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Green Bay Cellcom Marathon Race Report

Update: on 5/16 (1 day after the race) the race organizers emailed all participants that the race had been mis-marked and we ran an extra .15 miles. See my Part 2 race report for more on that plus some final details about the race.

Earlier today I completed the Green Bay, Wisconsin Cellcom Marathon. It was a terrific day that will be remembered for a well organized race with terrific volunteer and fan support, incredible wind, and a new personal record finish time. (my results)

Finishing my lap around the inside of Lambeau Field

Marathon Training
I began training for the marathon, my sixth, in early January. This was my first Spring marathon so I logged some miles in January and February running in the dark and temps some times in the single digits. I also logged more training miles for this marathon than any other on a treadmill at the Stevens Point YMCA. Fortunately I enjoy both running outdoors in the dark and cold and treadmill running. I can do a 7 to 11 mile treadmill run without much mental anguish. Some runners detest treadmill running. I had one memorable night on the treadmill when Rocky IV was on the television. I found myself bobbing, jabbing, and keeping pace as Rocky Balboa trained in frozen Siberia for the battle with Ivan Drago. I even whooped out a couple of times to cheer on Rocky, much to the amusement of other YMCA runners.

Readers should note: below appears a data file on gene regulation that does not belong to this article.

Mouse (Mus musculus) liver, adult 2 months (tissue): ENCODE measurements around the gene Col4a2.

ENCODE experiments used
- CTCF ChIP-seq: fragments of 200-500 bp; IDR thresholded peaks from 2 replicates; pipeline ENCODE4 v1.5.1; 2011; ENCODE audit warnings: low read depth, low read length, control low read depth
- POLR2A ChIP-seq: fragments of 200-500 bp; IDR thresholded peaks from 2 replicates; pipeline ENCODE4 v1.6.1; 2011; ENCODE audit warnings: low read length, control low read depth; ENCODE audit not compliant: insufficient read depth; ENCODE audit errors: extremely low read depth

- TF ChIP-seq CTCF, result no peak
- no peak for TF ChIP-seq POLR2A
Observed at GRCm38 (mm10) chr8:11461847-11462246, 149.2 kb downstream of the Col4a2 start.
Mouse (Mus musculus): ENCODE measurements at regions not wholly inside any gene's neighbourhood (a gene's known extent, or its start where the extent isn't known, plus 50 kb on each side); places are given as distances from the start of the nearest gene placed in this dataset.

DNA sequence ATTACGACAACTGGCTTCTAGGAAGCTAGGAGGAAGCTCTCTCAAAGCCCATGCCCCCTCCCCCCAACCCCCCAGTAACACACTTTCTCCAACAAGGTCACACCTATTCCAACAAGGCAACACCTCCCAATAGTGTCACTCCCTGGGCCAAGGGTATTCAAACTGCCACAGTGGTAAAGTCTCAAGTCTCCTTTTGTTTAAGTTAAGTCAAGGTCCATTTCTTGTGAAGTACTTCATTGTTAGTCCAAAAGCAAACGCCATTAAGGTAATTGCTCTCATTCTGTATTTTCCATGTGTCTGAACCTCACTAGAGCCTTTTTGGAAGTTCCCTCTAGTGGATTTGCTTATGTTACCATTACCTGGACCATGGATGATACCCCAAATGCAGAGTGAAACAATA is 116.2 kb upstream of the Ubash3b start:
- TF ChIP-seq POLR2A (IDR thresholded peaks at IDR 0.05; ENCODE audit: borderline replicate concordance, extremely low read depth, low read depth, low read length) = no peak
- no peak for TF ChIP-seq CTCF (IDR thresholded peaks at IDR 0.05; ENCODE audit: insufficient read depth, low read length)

This year I ran a 5 day a week training schedule. In the past I have used 3 day (the Run Less Run Faster) and 4 day (Hal Higdon) training plans. Things went well for me on this schedule. I stayed injury free while running the highest miles I have ever run. I even had my first 50 mile week. I also was fortunate to not have any colds throughout the entire winter and spring.

My biggest concern with the training plan was that my longest training run, 22 miles, was the 2nd Saturday of April. I have been on a taper ever since. In the end I think this worked out well because I focused on increasing speed and intensity as the workouts got shorter.